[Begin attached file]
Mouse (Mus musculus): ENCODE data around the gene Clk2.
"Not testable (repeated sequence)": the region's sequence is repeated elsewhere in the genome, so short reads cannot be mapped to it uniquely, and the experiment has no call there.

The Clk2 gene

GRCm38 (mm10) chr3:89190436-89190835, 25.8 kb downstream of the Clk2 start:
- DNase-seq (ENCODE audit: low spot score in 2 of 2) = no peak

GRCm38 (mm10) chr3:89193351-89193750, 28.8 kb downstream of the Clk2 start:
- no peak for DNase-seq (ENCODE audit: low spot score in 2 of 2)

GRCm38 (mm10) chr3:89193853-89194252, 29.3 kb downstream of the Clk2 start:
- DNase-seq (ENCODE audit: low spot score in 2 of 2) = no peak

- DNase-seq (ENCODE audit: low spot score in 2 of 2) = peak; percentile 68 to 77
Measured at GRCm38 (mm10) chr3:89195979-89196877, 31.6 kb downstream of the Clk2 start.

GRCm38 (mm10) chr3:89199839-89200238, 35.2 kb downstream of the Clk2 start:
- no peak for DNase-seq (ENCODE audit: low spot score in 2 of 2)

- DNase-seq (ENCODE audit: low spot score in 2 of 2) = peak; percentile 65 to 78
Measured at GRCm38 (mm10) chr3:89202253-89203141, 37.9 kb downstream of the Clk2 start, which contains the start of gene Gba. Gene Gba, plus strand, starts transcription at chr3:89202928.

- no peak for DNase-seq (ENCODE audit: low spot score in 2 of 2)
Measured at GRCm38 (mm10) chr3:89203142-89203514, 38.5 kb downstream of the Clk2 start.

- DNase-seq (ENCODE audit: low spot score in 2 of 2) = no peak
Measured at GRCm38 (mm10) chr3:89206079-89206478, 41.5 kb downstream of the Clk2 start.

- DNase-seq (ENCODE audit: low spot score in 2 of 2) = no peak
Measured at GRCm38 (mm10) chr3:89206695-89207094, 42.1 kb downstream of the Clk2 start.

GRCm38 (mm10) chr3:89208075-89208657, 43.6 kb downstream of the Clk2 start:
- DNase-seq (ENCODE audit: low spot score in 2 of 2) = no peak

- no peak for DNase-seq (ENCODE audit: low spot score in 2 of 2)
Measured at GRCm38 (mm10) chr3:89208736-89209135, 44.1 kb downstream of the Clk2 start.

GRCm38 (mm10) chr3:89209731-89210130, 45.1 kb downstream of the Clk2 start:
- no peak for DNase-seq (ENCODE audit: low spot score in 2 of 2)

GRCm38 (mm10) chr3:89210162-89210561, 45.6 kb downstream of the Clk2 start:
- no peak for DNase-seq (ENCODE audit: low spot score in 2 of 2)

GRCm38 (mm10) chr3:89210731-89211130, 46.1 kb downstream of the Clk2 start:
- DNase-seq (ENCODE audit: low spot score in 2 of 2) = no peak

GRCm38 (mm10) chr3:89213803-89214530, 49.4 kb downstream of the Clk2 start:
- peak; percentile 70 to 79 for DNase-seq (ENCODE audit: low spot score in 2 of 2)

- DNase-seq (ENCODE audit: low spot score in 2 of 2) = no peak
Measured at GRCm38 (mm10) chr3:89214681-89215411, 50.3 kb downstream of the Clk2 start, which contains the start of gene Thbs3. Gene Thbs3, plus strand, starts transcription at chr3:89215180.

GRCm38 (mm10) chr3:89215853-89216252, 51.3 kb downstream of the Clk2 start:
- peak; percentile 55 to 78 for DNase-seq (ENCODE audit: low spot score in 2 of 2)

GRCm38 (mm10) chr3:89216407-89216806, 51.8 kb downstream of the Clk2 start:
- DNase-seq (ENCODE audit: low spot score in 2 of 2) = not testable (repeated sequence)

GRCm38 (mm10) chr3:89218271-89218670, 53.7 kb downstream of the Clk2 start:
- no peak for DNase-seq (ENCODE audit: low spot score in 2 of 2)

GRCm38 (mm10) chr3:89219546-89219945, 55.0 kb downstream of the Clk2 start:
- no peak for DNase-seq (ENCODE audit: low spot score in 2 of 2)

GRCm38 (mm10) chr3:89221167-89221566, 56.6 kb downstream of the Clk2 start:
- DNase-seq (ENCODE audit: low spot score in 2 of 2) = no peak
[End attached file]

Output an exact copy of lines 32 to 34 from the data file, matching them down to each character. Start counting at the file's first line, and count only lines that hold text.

GRCm38 (mm10) chr3:89213803-89214530, 49.4 kb downstream of the Clk2 start:
- peak; percentile 70 to 79 for DNase-seq (ENCODE audit: low spot score in 2 of 2)

- DNase-seq (ENCODE audit: low spot score in 2 of 2) = no peak